Number Two: Best Achievement In Popular Film

Eh.  You might as well just call this the Christopher Nolan Trophy or maybe the MCU Award.  Though the details aren’t clear yet, it basically sounds like a participation trophy.

Basically, this award says, “We’re not willing to seriously consider a film like Black Panther for any of the major awards but we’re freaking out about the ratings so here’s an honorable mention.”  It’s kinda like in high school, when someone would really debase themselves to get the popular kids to come to their party and you ended up losing respect for them regardless of whether the party was good or not.

We all know that the Academy needs to open its mind and, at the very least, give some consideration to films like Wonder Woman, The Dark Knight, Skyfall, and Black Panther.  But this isn’t the way to do it.  If anything, this award just gives the Academy even more of a excuse to ignore those “popular” films when it comes time to select the nominees for Best Picture.

Add to that, what does popular mean anyway?  Why not just give a trophy to the producer of the film that made the most money at the box office?

Number Three: The new dates

To be honest, this upset me more than anything.  This doesn’t take effect until 2020 but, if the ceremony is moving to February 9th, then when are the nominations going to be announced?  Considering that most Oscar contenders get a limited release before going wide in January, this is going to create a situation where people like me, who don’t live in Los Angeles and New York and who don’t want to move, aren’t going to be able to see the majority of the nominees before the nominations are announced.  It’s interesting that, in their attempt to appeal to a wider audience, the Academy is basically embracing elitism like never before.

Here’s the thing: the Oscars are never going to be cool.  They’re just not.  Nobody — not even the biggest Oscar fanatics — believe that the Oscars ever truly honors the best films of the year.  The Oscars have been around forever and they’re always going to be viewed as being a bit stodgy.  If giving best picture to Moonlight couldn’t change that perception, nothing ever will.  The more the Oscars try to change, the more they’re like Steve Buscemi carrying a skateboard and saying, “Greetings, fellow kids.”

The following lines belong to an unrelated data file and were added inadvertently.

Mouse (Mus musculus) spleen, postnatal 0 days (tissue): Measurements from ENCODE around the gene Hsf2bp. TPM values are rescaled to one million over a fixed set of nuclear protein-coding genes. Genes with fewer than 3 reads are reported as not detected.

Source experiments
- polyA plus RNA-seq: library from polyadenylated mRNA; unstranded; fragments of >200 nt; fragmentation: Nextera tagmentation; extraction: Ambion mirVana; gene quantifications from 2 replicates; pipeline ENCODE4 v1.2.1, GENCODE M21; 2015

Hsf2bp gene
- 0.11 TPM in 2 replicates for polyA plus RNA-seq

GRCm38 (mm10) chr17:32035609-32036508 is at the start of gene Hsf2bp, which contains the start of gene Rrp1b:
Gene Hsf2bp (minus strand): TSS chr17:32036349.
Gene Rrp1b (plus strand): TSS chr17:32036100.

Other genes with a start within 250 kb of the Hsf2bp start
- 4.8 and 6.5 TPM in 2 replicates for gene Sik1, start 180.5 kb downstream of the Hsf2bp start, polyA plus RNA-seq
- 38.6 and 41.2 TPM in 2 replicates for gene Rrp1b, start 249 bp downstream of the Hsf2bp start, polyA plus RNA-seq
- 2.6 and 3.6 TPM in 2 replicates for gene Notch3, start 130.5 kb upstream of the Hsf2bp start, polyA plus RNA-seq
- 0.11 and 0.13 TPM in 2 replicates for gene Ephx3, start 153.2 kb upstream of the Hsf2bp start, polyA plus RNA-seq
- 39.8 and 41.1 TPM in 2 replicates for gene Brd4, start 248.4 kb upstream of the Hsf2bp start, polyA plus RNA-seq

There may be a solution to the Academy’s woes but this isn’t it.

Oscar, in happier times

 

Lisa’s Oscar Predictions for July


Well, here we are.  We’re more than halfway through the year and, to be honest, the Oscar forecast seems just as cloudy as ever.

To be honest, I’m starting to get the feeling that this is going to be a year where the Academy is more concerned with sending a message than anything else.  Just as the Emmy nominations were all about sticking it to Trump (as opposed to actually honoring the best that television has to offer), it wouldn’t surprise me to see the Academy try to do the same thing.  That doesn’t mean that the nominees aren’t going to deserve to be nominated, of course.  Instead, it just means that this might be a good year for films with a political agenda.

Anyway, here are my predictions for July!  They’re still pretty random, to be honest.  Be sure to also check out my predictions for January, February, March, April, May, and June!

Best Picture

Backseat

Black Panther

BlackKklansman

Boy Erased

The Favourite

First Man

If Beale Street Could Talk

Mary, Queen of Scots

Old Man and The Gun

Widows

Best Director

Damien Chazelle for First Man

Barry Jenkins for If Beale Street Could Talk

Yorgos Lanthimos for The Favourite

Spike Lee for BlackKklansman

Josie Rourke for Mary, Queen of Scots

Best Actor

Christian Bale in Backseat

Steve Carell in Beautiful Boy

Ryan Gosling in First Man

Robert Redford in Old Man and The Gun

John David Washington in BlackKklansman

Best Actress

Glenn Close in The Wife

Felicity Jones in On the Basis of Sex

Keira Knightley in Colette

Rosamund Pike in A Private War